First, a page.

Sorry, Pete: The Dutch Just Made Christmas a Little Less Racist
A court in Amsterdam has ruled that the Santa Claus sidekick "Black Pete" is racist and needs to be reworked if it is to remain a part of the city's official celebration.
Black Pete, or Zwarte Piet, is a component of the Sinterklaas folklore; in the Dutch tradition, Santa arrives by boat in November, with several other boats carrying a small army of Black Petes. Most are white people wearing blackface, red lipstick and curly Afro-esque wigs, along with Renaissance attire. The Black Petes hand out cookies or candy to children.
In the Netherlands and a number of other countries, the Festival of St. Nicholas, on December 5, is the primary gift-giving holiday, and the St. Nicholas/Santa Claus tradition has not been merged with Christmas.
An oft-cited poll found that 92% of the Dutch people consider Black Pete to be a harmless tradition, but in recent years those who feel it's a racist character have grabbed headlines with anti-Pete protests.
The Amsterdam District Court found that Black Pete is "a negative stereotype of black people," and ordered the city's mayor to reconsider the granting of a permit for the part of the festival that includes the Black Petes. One possible solution that has been offered is to make the Petes a variety of colors.
There are a number of parallels between the debate over Black Pete and the situation with the Washington Redkins team name and mascot. For Americans, the sight of dozens of white people clowning around in blackface seems patently racist, yet the majority of Dutch people fail to see it that way. Black Pete first emerged in children's literature in 1850; slavery in the Dutch colonies was not abolished until 1863 -- Pete, like the term "Redskin," is a relic from an era of great injustice and brutality. Just think -- you could not add a bunch of buffoonish black-skinned henchmen to the Santa Claus tradition today, just as you could not hang an unwanted nickname upon an entire race of people today, without being called out as racist. Yet in the name of tradition, these symbols persist.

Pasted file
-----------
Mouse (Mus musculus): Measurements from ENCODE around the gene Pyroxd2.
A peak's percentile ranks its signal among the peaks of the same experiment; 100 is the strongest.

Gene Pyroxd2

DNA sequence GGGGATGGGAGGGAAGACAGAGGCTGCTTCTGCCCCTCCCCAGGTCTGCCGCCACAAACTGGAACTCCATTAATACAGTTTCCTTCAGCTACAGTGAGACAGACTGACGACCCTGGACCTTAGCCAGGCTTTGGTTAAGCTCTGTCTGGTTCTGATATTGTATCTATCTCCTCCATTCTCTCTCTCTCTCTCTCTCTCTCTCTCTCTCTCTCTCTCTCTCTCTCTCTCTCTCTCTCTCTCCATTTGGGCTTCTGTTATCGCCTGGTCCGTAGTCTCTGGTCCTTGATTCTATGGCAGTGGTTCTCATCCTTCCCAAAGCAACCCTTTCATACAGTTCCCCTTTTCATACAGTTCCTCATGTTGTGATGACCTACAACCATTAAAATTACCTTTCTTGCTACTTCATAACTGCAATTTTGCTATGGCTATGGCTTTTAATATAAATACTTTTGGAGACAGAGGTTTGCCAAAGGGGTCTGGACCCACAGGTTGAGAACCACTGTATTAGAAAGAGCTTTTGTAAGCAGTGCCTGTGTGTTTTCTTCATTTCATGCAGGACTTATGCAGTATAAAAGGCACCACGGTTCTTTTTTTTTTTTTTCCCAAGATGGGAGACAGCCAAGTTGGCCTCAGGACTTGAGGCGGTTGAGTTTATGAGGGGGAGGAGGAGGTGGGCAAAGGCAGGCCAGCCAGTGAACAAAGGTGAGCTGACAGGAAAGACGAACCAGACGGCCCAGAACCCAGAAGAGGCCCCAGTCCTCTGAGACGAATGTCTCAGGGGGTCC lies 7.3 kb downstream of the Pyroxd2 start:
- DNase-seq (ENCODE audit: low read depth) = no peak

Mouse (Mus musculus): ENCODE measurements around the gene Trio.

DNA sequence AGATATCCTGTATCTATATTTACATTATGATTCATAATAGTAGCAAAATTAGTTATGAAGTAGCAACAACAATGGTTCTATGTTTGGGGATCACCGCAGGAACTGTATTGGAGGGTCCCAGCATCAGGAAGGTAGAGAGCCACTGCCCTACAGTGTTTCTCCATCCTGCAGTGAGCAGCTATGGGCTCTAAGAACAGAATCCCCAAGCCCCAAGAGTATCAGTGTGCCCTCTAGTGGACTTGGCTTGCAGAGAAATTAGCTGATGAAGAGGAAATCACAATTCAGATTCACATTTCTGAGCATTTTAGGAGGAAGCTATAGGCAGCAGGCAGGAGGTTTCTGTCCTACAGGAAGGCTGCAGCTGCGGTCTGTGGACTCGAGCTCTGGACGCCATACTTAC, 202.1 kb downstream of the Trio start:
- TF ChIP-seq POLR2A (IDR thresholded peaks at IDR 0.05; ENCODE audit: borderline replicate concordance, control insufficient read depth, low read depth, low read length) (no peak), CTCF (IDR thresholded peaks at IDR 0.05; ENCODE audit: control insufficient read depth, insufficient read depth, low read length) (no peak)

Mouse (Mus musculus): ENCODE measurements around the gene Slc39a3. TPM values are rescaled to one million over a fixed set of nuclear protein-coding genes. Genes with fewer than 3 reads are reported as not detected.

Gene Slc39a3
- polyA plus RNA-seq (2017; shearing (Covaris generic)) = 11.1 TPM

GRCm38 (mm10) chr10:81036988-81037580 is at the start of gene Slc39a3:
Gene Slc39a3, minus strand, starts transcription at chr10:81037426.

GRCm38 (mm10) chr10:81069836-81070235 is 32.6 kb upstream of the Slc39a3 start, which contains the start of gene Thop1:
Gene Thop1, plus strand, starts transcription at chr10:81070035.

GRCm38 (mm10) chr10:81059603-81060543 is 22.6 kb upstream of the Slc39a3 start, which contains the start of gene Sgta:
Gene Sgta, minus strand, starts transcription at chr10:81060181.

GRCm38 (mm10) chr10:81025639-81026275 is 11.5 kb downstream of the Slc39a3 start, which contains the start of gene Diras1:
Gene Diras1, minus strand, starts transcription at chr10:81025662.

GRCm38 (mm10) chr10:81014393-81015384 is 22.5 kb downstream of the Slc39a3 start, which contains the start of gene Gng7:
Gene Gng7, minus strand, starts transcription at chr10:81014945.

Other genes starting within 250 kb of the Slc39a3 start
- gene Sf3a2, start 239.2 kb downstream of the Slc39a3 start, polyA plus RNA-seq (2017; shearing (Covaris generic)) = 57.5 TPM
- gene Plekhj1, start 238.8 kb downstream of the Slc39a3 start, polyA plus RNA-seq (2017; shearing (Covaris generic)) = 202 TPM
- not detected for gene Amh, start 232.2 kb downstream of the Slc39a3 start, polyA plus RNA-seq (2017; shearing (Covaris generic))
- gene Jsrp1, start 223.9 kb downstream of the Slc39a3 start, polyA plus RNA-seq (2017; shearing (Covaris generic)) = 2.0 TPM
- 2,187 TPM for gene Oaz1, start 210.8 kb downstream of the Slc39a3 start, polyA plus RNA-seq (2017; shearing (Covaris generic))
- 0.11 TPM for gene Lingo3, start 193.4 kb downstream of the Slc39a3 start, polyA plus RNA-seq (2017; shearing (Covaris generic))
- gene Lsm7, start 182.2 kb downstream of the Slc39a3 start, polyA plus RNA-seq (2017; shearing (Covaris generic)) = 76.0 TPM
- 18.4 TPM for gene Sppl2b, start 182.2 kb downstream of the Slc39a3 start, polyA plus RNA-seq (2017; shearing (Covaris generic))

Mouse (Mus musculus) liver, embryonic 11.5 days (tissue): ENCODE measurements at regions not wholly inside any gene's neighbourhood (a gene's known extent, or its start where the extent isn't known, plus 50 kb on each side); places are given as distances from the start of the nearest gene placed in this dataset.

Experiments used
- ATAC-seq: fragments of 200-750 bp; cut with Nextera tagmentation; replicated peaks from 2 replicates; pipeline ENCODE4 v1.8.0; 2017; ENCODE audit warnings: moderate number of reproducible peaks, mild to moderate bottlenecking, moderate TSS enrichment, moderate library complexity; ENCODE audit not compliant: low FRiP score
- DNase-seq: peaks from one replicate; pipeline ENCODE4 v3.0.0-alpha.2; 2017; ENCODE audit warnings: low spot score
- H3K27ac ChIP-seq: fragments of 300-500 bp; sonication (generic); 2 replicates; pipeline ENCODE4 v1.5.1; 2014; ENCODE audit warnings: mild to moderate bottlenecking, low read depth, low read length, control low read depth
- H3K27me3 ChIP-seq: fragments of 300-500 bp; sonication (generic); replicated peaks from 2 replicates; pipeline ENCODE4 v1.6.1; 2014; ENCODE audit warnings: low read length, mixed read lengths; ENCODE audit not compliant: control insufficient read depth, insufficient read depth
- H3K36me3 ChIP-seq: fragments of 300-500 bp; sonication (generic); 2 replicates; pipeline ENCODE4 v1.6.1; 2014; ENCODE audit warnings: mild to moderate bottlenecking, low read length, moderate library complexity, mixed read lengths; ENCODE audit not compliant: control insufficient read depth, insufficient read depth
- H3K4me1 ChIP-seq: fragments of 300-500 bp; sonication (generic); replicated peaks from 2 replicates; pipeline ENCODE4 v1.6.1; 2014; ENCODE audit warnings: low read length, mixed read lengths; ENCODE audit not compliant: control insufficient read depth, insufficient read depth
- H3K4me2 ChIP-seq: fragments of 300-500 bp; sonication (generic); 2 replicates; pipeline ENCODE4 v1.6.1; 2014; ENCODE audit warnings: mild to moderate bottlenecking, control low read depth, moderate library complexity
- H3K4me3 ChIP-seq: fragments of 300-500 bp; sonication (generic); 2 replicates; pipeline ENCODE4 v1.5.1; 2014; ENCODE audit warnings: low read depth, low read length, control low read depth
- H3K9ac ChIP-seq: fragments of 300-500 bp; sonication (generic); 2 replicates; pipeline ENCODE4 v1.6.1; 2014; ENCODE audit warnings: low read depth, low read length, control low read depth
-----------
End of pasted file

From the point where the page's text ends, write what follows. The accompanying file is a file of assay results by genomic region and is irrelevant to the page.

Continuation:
Supporters of both Pete and the Redskins name argue that there is no racist intent behind them -- but that's clearly not a good enough excuse. They're both obviously and inherently racist; whether their supporters feel they are being racist when they use these symbols is beside the point. Yet in both cases, a large white majority is seeking to explain to people of color why they shouldn't be offended.
Dan Snyder, are you reading this?
Here's a video about Black Pete by VJ Movement:
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